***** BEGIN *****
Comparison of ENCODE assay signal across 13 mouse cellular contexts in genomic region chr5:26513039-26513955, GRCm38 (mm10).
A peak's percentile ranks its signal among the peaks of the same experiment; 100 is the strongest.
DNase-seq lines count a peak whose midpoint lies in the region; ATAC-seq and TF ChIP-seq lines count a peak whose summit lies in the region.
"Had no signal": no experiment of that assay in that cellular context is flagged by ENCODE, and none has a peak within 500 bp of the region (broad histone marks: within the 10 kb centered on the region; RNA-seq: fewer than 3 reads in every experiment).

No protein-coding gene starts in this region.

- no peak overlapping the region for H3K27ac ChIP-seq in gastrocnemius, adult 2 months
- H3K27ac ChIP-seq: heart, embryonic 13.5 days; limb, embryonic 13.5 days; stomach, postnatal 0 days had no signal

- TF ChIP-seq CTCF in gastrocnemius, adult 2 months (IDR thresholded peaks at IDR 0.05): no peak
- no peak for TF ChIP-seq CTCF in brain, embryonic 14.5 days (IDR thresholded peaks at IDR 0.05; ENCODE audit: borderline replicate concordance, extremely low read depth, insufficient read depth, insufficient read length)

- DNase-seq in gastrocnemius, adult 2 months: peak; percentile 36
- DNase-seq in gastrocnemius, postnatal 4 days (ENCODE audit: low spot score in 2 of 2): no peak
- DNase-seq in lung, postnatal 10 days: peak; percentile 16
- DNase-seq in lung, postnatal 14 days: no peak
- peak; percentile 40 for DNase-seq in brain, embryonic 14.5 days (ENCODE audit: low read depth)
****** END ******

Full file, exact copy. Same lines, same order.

Comparison of ENCODE assay signal across 13 mouse cellular contexts in genomic region chr5:26513039-26513955, GRCm38 (mm10).
A peak's percentile ranks its signal among the peaks of the same experiment; 100 is the strongest.
DNase-seq lines count a peak whose midpoint lies in the region; ATAC-seq and TF ChIP-seq lines count a peak whose summit lies in the region.
"Had no signal": no experiment of that assay in that cellular context is flagged by ENCODE, and none has a peak within 500 bp of the region (broad histone marks: within the 10 kb centered on the region; RNA-seq: fewer than 3 reads in every experiment).

No protein-coding gene starts in this region.

- no peak overlapping the region for H3K27ac ChIP-seq in gastrocnemius, adult 2 months
- H3K27ac ChIP-seq: heart, embryonic 13.5 days; limb, embryonic 13.5 days; stomach, postnatal 0 days had no signal

- TF ChIP-seq CTCF in gastrocnemius, adult 2 months (IDR thresholded peaks at IDR 0.05): no peak
- no peak for TF ChIP-seq CTCF in brain, embryonic 14.5 days (IDR thresholded peaks at IDR 0.05; ENCODE audit: borderline replicate concordance, extremely low read depth, insufficient read depth, insufficient read length)

- DNase-seq in gastrocnemius, adult 2 months: peak; percentile 36
- DNase-seq in gastrocnemius, postnatal 4 days (ENCODE audit: low spot score in 2 of 2): no peak
- DNase-seq in lung, postnatal 10 days: peak; percentile 16
- DNase-seq in lung, postnatal 14 days: no peak
- peak; percentile 40 for DNase-seq in brain, embryonic 14.5 days (ENCODE audit: low read depth)